An article published in The Times in 1908 noted that
The fringes of the line have all the contrast and variety of each type of surrounding country, and are bedecked with a special concentration of the flowers which are native to each soil.
Wild Flowers of the Railway, The Times (20 June 1908)
For example, the cess at the base of a railway embankment provided drainage and damp conditions ideal for brooklime and meadowsweet, while coltsfoot, which likes rocky environments, made a home among the track ballast. In areas with chalky soil, sainfoin and lucerne clover might ‘stray down from the sheepfolds above’, adding flashes of pink and purple to the array of plants.
The article also noted how the array of plants changed with the seasons, with broom—a deciduous shrub with yellow flowers—appearing on the line as spring waned, and summer welcoming moon daisies, common red clover and thick grasses. In autumn, the pale mauve flowers of the scabious appeared.
The corridors provided by the railway boundary also provided a means for native or invasive plant species in one locality to emerge in another or spread onto adjoining land. Oxford ragwort, for example, is a weed closely associated with the expansion of the railways. Imported from the volcanic soils of Sicily to Oxford Botanic Garden, the plant escaped and grew around the city, with the ash-strewn railway formation offering an ideal environment for the plant to prosper. Oxford ragwort seeds were numerous and could be dispersed over several miles by passing trains before germination.
The role of the railways in creating and changing plant habitats is complex, but concisely summed up in K. G. Messenger’s investigation of lineside plants of the Rutland:
…on the one hand, plant communities are protected from the destructive influences of modern agricultural practice, while on the other they are subjected to a whole range of controlling influences deriving from railway practice. The extent to which these do control the flora can readily be seen when a line is closed and dismantled. The artificial equilibrium is lost and the flora very soon loses its distinctive character.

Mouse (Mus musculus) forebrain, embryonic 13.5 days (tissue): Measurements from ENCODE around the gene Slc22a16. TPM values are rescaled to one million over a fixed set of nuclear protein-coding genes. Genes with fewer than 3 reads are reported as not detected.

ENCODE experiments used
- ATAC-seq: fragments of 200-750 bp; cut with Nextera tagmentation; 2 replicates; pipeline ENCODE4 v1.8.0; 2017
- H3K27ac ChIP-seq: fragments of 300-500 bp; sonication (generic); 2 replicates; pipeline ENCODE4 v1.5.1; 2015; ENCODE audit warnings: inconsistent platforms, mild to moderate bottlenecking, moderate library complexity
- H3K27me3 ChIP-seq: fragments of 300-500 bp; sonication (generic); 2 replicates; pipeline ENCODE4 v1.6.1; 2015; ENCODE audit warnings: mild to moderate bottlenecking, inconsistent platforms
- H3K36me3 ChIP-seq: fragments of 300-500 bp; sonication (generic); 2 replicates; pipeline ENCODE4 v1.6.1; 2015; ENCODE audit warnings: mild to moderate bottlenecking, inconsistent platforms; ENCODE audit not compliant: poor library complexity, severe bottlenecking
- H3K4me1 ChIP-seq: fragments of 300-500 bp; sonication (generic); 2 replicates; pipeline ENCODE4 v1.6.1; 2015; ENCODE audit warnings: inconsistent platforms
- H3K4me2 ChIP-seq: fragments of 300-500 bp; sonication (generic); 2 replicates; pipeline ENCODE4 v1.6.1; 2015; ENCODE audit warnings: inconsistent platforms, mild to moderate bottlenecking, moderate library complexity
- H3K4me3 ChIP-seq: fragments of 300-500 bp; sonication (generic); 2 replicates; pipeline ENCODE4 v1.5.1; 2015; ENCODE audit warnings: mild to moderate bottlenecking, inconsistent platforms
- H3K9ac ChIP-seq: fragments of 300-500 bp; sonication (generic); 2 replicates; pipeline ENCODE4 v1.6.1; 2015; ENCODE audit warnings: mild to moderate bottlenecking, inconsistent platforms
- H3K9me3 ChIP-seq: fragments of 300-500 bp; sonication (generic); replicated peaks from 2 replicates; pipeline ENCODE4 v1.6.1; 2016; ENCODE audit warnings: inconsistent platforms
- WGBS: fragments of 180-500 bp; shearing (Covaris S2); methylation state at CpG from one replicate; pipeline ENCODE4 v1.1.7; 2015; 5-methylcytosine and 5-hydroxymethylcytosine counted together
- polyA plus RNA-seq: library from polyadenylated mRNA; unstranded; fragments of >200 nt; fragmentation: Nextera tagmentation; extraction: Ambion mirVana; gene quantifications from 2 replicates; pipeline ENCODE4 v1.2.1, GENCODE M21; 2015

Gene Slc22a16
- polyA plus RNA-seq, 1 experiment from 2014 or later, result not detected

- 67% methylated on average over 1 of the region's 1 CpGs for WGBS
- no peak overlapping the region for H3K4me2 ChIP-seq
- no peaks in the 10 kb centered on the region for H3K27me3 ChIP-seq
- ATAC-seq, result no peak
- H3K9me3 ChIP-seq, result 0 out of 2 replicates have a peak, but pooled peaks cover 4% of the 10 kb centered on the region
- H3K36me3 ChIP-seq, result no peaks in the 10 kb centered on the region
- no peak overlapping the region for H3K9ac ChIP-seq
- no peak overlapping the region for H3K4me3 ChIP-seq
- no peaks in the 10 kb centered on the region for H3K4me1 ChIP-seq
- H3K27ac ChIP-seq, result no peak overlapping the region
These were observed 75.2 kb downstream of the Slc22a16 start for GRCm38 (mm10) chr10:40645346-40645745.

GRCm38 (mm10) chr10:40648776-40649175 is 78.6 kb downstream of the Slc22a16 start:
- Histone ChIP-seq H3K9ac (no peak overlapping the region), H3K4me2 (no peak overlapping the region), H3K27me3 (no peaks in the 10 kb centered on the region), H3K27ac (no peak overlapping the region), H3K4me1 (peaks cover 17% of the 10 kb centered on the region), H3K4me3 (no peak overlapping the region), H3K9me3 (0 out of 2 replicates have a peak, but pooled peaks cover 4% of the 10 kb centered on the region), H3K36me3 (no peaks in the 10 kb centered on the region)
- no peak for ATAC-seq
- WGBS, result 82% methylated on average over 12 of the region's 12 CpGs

K G Messenger, A Railway Flora of Rutland (1968)
Railway corridors are still home to a variety of wildlife. Today, trackside workers are also trained to recognise species of wildlife which might be present along the line, and Network Rail employs ecologists to survey areas whose wildlife could be affected by works.
Shaping our environment
Looking at railway boundaries gives us a sense of how our landscape and environment has been shaped by transport and industry. Questions of land ownership and access dictated where the lines run in the first place, and the engineering feat of building new railways had an enormous impact on the rural landscape. In operation, railways offer a more environmentally friendly form of transport, but the construction required to improve connections is no less disruptive to the landscape than during the 19th century.
While the growth of the railway network permanently changed the natural environment, it also provided opportunity. From a natural perspective, railway corridors provided unique habitats for plant life that are relatively undisturbed by agricultural or domestic intervention. Railway history reveals the capacity of the landscape and its wildlife to adapt.